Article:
Editor’s note: This is the second in a series of articles provided by The Caribbean Male Action Network (CariMAN), which “aims to bring together men and organisations throughout the Caribbean engaged in work with and for men.” The articles are published monthly. This article was written by Owen ‘Blakka’ Ellis and first appeared in The Star newspaper in Jamaica.
Hey, did you know that September is being observed as Prostate Cancer Awareness Month? Do you even care to know? Oh, and did you know that African-American and Jamaican men of African descent have the highest prostate-cancer incidence and mortality rates in the world? Yes, in the whole world! Sobering thought, eh? But you know how it goes with men and doctors!
I saw some statistics the other day from a report coming out of the US-based Centers for Disease Control that says women are 33 per cent more likely than men to visit a doctor in general (although the gap narrows as men age), and that didn’t surprise me. Why men generally don’t like visiting the doctor? Is it out of fear of finding out that we’re frailer than we pretend? Or is it our backward belief in the falsehood of male invincibility? Whatever the reasons, men’s resistance to confronting mental, physical, emotional and spiritual health issues remains a major problem. And men continue to get sicker and die quicker.
I found a 2010 article by Phillip Hamilton in The Gleaner that makes reference to a study on prostate cancer among Caribbean men of African descent. That study revealed that there was a 270 per cent increase in the disease among Jamaican men between 1983 and 2007. Well, I don’t need to conduct a study; I can guess that the figures are not drastically different in other parts of the region. Oh, and by the way, the tired myth that consumption of ackee contributes to increased prostate cancer among Jamaican men has been shot down by the experts.
I recently saw some TV adverts for a special supplement for men called Super Beta Prostate, quoting statistics that say 50 per cent of men over 50 and 80 per cent of men over 80 experience prostate problems, and all I could say was ouch! How about you? That’s some serious statistics, my people! So how many of us over-50 guys think we belong in the safe 50 per cent? And how many of you over-80 fellows feel you’re in the lucky 20 per cent? And no matter your age, look into the mirror and ask yourself this question if you’re a man: How healthy am I, really?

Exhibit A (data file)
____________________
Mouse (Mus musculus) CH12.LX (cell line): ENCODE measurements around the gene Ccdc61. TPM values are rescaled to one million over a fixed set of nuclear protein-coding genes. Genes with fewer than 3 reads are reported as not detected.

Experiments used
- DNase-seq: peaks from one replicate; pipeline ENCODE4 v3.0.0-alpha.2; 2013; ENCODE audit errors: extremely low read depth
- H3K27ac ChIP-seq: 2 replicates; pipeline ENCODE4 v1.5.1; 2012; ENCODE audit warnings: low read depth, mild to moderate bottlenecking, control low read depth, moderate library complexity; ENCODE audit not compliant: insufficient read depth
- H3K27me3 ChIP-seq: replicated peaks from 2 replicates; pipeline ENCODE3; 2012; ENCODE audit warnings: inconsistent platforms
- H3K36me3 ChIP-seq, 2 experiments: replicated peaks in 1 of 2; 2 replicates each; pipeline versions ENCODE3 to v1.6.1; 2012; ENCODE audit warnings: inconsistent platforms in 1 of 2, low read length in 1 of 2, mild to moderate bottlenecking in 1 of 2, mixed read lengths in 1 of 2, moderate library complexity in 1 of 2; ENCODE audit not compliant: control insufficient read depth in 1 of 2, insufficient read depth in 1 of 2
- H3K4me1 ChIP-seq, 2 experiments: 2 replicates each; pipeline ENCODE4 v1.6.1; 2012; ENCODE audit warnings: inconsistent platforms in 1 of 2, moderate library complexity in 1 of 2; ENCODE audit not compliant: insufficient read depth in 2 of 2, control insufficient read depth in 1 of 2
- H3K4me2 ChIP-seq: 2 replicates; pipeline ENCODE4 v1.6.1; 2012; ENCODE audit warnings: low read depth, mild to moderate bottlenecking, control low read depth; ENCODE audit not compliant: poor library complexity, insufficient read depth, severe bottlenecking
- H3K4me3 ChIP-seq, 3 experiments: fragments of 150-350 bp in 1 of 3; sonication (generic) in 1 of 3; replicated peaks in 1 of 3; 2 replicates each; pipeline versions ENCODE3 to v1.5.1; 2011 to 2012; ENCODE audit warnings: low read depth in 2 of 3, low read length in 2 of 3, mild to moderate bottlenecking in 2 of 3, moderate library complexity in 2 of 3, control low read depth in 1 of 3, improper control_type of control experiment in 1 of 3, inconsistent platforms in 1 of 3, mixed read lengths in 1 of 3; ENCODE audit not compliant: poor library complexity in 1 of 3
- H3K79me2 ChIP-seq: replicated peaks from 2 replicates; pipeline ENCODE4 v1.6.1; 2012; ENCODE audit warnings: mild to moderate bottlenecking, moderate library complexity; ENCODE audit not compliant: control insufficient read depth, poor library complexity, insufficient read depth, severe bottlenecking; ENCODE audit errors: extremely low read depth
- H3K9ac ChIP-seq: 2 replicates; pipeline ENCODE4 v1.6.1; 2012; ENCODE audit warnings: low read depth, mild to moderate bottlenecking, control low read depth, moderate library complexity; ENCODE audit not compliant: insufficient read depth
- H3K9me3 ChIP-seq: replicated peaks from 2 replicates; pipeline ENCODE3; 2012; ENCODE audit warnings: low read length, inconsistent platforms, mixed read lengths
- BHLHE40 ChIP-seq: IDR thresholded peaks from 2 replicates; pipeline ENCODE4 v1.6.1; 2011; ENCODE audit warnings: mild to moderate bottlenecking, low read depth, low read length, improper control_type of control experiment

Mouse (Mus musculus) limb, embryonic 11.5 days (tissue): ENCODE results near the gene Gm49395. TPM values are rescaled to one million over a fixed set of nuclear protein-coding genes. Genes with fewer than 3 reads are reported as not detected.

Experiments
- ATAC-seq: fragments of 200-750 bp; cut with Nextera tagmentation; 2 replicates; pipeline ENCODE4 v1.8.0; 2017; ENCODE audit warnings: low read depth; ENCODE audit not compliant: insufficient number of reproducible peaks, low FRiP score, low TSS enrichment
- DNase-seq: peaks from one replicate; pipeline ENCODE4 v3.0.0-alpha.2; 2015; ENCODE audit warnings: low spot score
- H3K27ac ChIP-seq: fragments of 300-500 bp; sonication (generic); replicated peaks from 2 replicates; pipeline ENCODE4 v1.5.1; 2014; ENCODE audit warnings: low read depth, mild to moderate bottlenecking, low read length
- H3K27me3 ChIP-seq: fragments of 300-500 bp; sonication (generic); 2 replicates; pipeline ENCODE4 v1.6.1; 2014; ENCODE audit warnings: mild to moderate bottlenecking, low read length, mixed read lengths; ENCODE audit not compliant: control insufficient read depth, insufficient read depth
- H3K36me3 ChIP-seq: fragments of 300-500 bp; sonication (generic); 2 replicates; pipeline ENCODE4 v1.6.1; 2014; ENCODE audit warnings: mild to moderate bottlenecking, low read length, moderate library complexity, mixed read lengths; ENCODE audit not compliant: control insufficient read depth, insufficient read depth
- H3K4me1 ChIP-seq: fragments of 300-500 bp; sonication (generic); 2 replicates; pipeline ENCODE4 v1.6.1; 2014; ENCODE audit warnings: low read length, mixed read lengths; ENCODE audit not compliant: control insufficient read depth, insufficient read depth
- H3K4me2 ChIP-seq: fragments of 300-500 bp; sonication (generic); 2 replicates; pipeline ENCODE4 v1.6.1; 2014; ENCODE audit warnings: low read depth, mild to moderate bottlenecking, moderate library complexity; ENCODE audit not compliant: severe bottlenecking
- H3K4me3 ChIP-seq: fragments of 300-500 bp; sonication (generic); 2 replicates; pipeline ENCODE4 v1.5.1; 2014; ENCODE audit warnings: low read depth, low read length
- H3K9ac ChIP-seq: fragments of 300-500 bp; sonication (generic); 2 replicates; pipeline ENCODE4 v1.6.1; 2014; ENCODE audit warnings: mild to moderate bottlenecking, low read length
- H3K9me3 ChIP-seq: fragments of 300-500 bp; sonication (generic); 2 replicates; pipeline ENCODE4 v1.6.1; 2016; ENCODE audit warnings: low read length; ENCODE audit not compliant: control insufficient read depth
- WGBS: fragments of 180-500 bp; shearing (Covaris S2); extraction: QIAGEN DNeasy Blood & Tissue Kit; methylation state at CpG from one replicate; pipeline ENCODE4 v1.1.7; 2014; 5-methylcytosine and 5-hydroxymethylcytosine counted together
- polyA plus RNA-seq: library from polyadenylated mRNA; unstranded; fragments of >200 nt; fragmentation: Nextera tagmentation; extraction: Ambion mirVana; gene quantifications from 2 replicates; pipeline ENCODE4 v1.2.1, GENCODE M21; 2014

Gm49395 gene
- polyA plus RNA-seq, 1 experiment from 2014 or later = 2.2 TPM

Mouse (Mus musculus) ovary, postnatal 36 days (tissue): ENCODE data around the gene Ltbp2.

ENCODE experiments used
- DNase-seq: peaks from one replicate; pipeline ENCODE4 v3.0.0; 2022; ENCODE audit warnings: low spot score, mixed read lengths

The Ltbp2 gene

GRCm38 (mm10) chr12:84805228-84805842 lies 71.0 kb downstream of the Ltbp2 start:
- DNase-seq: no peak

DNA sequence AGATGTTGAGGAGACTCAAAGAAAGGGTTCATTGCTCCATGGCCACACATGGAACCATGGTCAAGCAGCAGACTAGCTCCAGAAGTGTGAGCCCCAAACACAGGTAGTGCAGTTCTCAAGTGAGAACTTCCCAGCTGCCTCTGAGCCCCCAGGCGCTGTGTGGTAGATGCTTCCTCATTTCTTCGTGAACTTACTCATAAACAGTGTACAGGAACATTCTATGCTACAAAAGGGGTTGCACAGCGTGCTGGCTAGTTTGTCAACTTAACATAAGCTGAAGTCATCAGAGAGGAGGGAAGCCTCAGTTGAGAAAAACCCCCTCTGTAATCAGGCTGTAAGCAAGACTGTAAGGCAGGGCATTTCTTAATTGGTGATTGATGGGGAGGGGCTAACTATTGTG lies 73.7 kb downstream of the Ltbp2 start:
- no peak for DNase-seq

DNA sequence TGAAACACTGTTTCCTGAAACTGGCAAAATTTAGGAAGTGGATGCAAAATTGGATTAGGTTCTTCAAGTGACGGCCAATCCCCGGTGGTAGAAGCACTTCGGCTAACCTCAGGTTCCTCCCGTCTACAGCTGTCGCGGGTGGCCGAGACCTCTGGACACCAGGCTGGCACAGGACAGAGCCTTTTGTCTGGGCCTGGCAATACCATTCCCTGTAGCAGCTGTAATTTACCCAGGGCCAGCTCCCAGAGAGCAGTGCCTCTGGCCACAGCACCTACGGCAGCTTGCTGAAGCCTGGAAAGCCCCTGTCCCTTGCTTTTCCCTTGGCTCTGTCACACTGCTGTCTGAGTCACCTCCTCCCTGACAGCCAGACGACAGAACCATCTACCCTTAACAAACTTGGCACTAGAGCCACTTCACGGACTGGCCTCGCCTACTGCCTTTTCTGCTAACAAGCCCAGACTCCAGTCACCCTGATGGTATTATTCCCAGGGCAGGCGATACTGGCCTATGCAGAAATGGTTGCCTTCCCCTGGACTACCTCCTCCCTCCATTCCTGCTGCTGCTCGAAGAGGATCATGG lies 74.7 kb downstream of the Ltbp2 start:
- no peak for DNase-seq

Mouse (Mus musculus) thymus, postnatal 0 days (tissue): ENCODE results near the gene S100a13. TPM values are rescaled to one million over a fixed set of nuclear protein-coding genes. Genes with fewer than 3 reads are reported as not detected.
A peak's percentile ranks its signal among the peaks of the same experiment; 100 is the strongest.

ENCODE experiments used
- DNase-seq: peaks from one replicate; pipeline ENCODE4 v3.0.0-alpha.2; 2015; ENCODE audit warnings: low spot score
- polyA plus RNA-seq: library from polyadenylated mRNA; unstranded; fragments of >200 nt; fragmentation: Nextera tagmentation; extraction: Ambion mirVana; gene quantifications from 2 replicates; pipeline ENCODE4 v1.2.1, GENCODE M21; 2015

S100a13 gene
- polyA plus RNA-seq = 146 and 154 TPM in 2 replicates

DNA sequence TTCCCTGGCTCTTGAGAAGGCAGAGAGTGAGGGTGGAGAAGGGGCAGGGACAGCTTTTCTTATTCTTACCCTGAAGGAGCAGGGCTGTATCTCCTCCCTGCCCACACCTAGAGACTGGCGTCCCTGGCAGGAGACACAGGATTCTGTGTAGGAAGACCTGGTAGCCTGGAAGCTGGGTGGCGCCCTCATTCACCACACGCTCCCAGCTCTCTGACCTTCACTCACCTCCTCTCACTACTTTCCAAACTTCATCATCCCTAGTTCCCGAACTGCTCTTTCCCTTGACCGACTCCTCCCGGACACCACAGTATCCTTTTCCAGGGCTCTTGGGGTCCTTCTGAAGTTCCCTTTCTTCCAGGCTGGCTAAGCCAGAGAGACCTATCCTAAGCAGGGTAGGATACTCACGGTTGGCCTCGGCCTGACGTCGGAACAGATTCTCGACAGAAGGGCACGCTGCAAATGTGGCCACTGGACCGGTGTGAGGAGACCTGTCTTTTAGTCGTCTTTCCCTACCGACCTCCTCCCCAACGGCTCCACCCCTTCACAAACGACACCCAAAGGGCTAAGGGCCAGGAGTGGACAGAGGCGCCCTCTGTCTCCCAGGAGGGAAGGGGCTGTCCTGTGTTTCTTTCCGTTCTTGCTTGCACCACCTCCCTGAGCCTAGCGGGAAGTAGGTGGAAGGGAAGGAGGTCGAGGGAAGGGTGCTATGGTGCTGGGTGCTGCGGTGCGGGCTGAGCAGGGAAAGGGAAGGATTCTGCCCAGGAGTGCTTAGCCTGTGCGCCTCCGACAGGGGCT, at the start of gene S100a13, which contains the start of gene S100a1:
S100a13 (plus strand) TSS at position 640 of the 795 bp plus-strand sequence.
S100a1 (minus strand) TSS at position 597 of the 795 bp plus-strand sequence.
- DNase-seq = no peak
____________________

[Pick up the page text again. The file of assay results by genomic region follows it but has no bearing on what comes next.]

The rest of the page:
I came upon a press story just this week, where the executive director of the Jamaica Cancer Society, Yulit Gordon, was reportedly urging Jamaican men to get regular screening as a way of protecting themselves from prostate cancer. It’s an important call. The thing though, is that the main way of screening for prostate problems involves an examination that most men find very, ahm … well, uncomfortable! We should try to deal with it, though. It’s rough but it’s life.
Women have to handle the regular discomfort of Pap smear and breast cancer screening tests and they deal with it, so tough it up too, guys, because here are some more statistics for you. Of the one, two, and few men over 40 that I spoke with in my informal survey before writing this, a startling percentage or ‘almost di whole ah dem’ have not had their prostate checked in the past three years.
Why? Zero per cent of the men I surveyed found the examination anywhere near pleasant. And 100 per cent of them said even though they understood the preventative health value of the examination, they absolutely hated the idea of having anything inserted into their nether regions. I did it recently, and mi ah tell yuh … it’s a pain in the rear, but try to do it, yu hear!
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